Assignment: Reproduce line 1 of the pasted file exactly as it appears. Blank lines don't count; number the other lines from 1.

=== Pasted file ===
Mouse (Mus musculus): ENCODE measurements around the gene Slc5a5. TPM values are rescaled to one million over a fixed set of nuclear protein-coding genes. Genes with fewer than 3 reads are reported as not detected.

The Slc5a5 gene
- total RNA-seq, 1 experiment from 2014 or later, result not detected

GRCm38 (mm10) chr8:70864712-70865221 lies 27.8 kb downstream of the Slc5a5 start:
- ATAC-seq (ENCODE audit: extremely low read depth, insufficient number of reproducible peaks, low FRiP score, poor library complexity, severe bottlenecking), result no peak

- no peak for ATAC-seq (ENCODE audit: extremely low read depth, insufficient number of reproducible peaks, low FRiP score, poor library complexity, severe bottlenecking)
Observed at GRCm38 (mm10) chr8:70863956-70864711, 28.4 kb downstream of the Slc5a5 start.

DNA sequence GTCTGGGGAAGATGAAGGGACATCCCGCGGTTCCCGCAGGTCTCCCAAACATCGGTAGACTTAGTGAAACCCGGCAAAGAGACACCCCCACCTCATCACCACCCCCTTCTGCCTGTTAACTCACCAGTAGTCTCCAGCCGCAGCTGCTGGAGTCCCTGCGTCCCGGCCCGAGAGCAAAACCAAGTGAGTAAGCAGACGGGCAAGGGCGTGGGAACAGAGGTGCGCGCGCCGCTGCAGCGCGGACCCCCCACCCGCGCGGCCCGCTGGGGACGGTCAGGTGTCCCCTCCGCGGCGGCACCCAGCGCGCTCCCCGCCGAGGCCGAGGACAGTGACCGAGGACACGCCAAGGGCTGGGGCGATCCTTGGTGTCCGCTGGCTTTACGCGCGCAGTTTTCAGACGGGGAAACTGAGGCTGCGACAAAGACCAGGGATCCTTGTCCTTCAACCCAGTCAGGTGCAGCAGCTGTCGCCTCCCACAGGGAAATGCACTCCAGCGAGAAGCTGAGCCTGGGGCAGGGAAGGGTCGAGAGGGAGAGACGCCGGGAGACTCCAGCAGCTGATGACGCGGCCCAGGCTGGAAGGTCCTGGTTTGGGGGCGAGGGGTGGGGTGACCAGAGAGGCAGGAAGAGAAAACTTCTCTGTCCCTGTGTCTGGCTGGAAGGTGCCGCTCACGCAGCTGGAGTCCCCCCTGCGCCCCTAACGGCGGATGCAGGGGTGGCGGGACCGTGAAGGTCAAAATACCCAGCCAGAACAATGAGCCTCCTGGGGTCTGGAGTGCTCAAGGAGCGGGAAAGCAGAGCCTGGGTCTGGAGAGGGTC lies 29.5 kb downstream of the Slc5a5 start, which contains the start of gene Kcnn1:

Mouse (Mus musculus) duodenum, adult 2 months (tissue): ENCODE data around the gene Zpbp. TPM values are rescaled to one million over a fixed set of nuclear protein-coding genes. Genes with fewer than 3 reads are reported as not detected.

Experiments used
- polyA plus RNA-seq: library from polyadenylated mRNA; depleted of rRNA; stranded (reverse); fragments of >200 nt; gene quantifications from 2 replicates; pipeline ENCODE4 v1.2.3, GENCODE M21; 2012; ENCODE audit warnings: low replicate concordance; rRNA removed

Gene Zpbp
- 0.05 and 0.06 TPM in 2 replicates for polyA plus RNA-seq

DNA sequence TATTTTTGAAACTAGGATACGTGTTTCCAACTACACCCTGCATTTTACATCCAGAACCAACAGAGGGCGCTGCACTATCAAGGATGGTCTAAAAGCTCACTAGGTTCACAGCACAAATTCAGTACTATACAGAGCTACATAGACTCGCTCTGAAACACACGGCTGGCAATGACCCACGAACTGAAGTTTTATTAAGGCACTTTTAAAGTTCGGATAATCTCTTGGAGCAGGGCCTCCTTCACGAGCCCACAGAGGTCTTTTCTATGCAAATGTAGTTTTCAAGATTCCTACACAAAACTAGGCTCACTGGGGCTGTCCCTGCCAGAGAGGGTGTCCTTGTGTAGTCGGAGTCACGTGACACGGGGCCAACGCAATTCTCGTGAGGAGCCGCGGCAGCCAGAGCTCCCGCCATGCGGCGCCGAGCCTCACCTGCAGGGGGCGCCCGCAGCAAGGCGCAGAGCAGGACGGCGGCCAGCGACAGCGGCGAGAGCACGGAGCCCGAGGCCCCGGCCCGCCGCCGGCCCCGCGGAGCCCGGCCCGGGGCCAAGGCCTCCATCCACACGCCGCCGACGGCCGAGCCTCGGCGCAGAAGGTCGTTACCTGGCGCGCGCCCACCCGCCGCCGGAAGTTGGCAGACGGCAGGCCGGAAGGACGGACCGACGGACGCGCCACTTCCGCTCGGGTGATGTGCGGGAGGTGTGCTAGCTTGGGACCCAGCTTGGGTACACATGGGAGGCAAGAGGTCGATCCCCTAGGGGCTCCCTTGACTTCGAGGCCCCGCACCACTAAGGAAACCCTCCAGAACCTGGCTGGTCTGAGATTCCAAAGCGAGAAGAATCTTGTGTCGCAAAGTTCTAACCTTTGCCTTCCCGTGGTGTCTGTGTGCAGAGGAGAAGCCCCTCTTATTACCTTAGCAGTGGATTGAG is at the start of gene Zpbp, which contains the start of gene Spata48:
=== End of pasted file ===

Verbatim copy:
Mouse (Mus musculus): ENCODE measurements around the gene Slc5a5. TPM values are rescaled to one million over a fixed set of nuclear protein-coding genes. Genes with fewer than 3 reads are reported as not detected.